Be aware that reprepro will remove older versions of packages without asking. They are no longer available in the pool (/srv/wikimedia/pool) either. However, /srv/wikimedia/ is backed up using Amanda on tridge, and many packages should be available in subversion as well.

Missing orig tarball

The original tarball should be listed in the changes file when package is built. Often times, this is accomplished with a build flag: dpkg-buildpackage -sa, debuild -sa, or pdebuild -- --debbuildopts -sa

If it is missing though, you can tell reprepro to ignore it and find it in the current working directory with the --ignore=missingfile flag.

Removing packages

A given binary package can be removed from a distribution using

# reprepro remove distribution-name package-name

For example:

# reprepro remove jessie-wikimedia facter

However, usually you want to remove all binary packages from a source package, that can be done with:

# reprepro removesrc distribution-name package-name

For example:

# reprepro removesrc trusty-wikimedia openjdk-8

Removing a package from a specific component:

# reprepro -C thirdparty/elastic65 remove stretch-wikimedia kibana

Removing a component

After removing a component's configuration in Puppet (and Puppet reconfiguring apt1001), the packages and directories on apt1001 still need to be cleaned out by hand:

root@apt1001:/srv/wikimedia# reprepro clearvanished 
There are still packages in 'buster-wikimedia|thirdparty/amd-rocm25|amd64', not removing (give --delete to do so)!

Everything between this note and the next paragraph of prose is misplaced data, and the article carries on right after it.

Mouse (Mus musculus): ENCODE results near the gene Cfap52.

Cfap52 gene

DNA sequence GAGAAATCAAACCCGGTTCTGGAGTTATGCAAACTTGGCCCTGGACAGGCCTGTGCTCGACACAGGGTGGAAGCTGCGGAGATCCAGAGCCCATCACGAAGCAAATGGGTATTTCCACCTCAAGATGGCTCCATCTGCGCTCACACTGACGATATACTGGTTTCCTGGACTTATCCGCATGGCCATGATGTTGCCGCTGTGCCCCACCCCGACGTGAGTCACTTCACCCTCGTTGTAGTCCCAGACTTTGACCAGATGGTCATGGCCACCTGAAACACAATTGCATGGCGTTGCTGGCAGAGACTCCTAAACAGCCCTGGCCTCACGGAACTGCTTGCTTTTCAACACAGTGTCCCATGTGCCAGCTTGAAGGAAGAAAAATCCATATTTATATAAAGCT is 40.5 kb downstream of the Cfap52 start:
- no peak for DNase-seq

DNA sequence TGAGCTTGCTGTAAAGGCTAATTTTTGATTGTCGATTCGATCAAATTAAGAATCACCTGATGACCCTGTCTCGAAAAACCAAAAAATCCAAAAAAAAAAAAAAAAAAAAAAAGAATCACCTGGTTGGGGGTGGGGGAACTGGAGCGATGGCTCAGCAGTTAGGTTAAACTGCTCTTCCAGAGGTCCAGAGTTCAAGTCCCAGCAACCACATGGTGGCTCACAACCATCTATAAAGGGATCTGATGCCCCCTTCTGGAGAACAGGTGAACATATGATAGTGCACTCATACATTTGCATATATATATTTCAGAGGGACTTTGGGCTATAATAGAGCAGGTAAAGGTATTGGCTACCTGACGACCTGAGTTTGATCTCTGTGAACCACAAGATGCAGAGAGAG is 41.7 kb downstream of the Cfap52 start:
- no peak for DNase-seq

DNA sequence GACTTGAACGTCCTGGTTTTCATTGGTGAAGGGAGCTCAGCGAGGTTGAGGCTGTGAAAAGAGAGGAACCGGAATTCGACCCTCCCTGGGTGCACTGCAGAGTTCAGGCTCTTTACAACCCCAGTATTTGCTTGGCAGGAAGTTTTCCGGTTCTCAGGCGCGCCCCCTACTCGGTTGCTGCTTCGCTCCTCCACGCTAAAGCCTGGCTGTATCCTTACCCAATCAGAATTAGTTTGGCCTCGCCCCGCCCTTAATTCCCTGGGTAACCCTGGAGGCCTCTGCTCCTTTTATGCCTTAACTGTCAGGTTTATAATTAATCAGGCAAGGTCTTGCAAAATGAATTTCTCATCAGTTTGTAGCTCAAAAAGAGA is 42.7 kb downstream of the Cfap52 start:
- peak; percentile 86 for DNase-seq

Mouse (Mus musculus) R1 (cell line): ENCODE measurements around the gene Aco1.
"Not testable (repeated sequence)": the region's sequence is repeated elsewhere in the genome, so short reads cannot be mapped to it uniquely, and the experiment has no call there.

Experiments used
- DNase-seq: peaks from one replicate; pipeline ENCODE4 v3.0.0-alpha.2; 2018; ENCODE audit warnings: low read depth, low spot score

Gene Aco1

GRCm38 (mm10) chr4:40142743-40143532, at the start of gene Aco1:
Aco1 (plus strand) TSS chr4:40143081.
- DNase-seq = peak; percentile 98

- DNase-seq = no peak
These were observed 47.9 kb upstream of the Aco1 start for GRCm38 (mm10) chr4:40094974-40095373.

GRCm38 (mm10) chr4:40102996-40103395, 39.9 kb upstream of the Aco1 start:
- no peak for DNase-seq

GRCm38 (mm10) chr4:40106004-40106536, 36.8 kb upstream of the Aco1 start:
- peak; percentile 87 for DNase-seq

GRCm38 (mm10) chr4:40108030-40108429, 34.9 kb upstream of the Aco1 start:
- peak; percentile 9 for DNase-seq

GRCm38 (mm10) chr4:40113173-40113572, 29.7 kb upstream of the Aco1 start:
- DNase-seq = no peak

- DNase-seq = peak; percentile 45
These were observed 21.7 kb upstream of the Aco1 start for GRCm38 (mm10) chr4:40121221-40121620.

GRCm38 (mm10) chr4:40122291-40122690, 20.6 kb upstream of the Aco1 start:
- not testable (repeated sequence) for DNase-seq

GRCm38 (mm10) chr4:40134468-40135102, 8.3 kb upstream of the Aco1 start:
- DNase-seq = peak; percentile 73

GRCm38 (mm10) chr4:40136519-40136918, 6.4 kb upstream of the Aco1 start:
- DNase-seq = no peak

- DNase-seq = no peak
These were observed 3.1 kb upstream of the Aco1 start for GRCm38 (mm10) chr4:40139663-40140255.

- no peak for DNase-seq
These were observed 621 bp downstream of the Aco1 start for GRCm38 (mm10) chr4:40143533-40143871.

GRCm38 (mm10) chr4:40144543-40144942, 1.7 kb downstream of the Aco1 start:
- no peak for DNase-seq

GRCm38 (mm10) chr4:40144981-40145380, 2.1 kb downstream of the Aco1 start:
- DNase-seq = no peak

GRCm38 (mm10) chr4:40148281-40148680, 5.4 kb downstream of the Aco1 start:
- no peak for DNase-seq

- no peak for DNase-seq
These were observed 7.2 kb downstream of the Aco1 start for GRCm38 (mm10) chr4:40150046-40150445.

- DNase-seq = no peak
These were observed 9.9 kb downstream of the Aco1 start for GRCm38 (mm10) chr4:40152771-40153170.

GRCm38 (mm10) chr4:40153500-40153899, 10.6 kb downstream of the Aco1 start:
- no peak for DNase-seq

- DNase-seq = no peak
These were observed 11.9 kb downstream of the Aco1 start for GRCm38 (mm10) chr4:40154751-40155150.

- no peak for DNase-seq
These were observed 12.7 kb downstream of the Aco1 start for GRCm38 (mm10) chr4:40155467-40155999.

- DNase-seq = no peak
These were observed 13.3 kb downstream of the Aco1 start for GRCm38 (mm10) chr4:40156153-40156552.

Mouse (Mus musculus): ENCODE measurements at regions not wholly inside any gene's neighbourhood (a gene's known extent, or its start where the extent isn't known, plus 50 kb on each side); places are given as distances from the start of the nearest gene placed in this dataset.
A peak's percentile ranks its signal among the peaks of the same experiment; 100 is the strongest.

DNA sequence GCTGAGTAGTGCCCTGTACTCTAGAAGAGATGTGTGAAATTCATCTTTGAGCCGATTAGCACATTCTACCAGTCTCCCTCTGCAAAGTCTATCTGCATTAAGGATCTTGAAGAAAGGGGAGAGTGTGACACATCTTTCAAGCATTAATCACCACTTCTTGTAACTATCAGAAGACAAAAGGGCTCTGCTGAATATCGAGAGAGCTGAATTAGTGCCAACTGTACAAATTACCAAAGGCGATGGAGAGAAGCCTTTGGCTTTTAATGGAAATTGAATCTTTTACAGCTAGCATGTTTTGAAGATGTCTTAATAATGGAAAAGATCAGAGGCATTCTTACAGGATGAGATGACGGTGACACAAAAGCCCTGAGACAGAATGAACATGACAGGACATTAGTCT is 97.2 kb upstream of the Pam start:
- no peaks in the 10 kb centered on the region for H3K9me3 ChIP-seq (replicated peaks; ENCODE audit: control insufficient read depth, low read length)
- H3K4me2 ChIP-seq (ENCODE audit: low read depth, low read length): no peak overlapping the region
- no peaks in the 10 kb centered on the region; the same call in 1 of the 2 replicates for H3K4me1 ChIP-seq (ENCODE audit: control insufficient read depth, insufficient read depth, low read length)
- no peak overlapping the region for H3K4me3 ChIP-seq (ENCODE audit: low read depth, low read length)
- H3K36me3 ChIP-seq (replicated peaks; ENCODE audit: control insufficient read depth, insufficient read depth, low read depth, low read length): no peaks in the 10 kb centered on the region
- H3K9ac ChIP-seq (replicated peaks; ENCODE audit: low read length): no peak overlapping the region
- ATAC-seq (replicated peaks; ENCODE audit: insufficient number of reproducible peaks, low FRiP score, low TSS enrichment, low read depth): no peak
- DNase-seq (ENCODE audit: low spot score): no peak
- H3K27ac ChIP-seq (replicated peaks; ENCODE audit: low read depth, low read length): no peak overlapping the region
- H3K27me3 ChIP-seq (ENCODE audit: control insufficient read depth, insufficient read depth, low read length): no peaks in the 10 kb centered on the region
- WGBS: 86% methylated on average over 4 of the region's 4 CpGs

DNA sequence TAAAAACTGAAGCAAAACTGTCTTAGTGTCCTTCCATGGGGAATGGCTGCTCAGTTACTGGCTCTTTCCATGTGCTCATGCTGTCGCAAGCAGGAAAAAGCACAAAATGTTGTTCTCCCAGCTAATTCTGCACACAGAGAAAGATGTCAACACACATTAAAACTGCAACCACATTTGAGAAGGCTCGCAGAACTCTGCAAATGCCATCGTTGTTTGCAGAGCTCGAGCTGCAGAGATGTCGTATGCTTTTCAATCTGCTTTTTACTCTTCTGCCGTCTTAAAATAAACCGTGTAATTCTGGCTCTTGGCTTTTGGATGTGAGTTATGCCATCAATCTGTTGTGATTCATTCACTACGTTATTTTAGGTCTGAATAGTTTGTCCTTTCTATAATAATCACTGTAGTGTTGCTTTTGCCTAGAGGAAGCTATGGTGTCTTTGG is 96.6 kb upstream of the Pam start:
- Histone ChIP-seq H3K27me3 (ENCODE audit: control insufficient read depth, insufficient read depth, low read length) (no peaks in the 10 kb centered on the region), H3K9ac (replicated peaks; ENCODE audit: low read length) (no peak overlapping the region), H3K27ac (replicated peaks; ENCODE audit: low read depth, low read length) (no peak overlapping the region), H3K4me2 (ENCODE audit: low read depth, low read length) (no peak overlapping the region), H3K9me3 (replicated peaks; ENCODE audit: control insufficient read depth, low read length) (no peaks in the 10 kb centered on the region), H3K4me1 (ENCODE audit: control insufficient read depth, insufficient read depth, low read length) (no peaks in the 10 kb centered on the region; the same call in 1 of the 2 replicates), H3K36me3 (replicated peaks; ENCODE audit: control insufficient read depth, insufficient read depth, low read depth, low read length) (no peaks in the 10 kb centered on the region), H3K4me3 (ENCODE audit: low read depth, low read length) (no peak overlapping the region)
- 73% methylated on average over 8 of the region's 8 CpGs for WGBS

Deleting vanished identifier 'buster-wikimedia|thirdparty/amd-rocm25|i386'.
Deleting vanished identifier 'buster-wikimedia|thirdparty/amd-rocm25|source'.

As indicated above, there likely still will be packages in the tree. You can remove them by using --delete:

root@apt1001:/srv/wikimedia# reprepro --delete clearvanished 
Deleting vanished identifier 'buster-wikimedia|thirdparty/amd-rocm25|amd64'.
Deleting files no longer referenced...

Using the override file

When we are building our own packages, we should make sure that all control fields (such as the distribution name, component, priority etc.) are set correctly. Please rebuild your package if not.

However, occasionally it is necessary to override fields on a previously built package, which we don't want to modify the source of and/or rebuild. Ubuntu often does the same, and just retrieves packages from Debian Unstable and overrides a few fields using an override file.

We have an override file as well, in /srv/wikimedia/conf/deb-override. It's format is:

# packagename	fieldname	newvalue

As an example, our Varnish packages are coming straight from Debian Unstable (like in Ubuntu), and can be imported fine into Lucid as long as we override some package fields:

varnish		Distribution	lucid
libvarnish1	Distribution	lucid
libvarnish-dev	Distribution	lucid

Copying between distributions

In some cases it's necessary to copy a binary which gets reused in a different distribution, e.g. for Go packages (which are statically linked and usually hard/impossible to rebuild in older distro versions). Note that in contrast to typical conventions you first need to specify the destination and then the source!. In the following example we copy from stretch to buster: